This time around, Buster (Tony Hale) is still the butt of every joke and his bionic hand makes for a consistent gag throughout the season, but his lunacy and dramatic outbursts, again, are to be expected. What was once the quickest, driest family sitcom on TV is now a graveyard for puns about incest, awkward romantic pairings, and aimless adults who still don't know any better. Lucille Bluth (Jessica Walter), the mom you love to hate, is equally nail-grating and hilarious—her antics embody the show's cynicism, so naturally, she's a pleasure to watch…cocktail in hand.

Oddly enough, Jeffrey Tambour returns reprising George Bluth Sr. and Oscar, his twin, but those familiar with Transparent probably recall his termination on set after accusations of sexual misconduct. Seeing him on screen feels wrong, almost like a weird pass given to him by his male co-stars.

With what Netflix has released thus far (more episodes are set to release later this year), it's clear that Arrested knows its formula and is set in its ways, content to wring out the very last laughs its conventional model has left. But I and many other Arrested fans are underwhelmed. It's hard watching something settle into familiarity, knowing what was once in its prime is now merely the framework of a house that reimagined what a dysfunctional family sitcom could look like. Some will cozy up to season five and its we'll-never-be-a-normal-family ethos, but those that relished the show's earlier seasons will find a lukewarm midnight snack in season five. Binge-watching it feels like mental labor, where you spend a considerable amount of time adding up plot points and character arcs that get lost halfway through. Some flames simply don't burn as strong the fourth and fifth time around, but the Bluth family, in true fashion, will carry on in their dysfunctional splendor.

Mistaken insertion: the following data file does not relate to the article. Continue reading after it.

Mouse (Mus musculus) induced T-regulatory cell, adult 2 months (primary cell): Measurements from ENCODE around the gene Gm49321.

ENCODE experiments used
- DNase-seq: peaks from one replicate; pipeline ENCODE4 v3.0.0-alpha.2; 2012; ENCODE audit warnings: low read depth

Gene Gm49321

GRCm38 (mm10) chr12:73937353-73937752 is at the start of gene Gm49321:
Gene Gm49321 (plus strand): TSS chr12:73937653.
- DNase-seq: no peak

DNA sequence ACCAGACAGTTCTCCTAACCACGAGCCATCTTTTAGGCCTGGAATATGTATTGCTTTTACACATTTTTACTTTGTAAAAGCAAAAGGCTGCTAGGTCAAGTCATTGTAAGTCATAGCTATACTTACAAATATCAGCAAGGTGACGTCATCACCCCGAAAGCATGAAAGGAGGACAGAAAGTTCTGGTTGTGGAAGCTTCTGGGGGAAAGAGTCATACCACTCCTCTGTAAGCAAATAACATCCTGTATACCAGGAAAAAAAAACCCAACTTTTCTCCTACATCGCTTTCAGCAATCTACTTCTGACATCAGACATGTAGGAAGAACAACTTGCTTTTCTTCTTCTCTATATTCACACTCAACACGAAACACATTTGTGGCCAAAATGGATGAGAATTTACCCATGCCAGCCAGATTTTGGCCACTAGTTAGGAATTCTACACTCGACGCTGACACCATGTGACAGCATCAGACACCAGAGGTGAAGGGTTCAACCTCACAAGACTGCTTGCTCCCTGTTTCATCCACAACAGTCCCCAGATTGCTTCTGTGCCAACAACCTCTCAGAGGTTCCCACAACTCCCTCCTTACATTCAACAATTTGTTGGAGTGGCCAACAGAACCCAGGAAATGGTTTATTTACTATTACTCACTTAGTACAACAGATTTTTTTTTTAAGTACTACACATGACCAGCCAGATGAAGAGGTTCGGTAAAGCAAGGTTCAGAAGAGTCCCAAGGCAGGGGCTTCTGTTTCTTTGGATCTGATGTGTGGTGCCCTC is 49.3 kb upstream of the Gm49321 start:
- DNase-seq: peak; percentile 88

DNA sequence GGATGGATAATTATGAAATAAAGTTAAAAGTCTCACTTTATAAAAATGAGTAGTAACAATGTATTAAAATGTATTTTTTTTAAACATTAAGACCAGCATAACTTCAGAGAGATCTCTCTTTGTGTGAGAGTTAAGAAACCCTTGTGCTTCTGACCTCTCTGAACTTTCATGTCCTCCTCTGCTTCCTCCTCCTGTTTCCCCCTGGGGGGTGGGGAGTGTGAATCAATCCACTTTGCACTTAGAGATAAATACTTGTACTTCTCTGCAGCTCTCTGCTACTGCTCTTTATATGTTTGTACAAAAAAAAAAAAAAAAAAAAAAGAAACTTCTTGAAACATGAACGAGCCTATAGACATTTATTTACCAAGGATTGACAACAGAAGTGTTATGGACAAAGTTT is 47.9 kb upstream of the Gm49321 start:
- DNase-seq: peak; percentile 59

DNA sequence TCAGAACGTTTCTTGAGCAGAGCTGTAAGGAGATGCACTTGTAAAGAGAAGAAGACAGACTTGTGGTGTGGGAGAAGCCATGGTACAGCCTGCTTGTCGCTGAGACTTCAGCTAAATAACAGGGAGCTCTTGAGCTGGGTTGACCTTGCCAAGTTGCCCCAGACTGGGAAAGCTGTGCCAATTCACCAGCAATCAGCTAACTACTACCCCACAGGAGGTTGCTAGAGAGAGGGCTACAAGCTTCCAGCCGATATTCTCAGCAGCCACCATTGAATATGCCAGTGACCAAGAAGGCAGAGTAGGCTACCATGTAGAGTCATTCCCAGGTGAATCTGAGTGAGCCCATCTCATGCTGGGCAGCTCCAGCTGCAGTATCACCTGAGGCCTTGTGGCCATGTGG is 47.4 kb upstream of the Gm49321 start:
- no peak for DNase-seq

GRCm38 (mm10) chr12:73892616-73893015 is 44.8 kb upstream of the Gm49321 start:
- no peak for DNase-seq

POP⚡DUST Score: ⚡⚡⚡

Shaun Harrisis a poet, freelance writer, and editor published in avant-garde, feminist journals. Lover of warm-toned makeup palettes, psych-rock, and Hilton Als. Her work has allowed her to copyedit and curate content for various poetry organizations in the NYC area.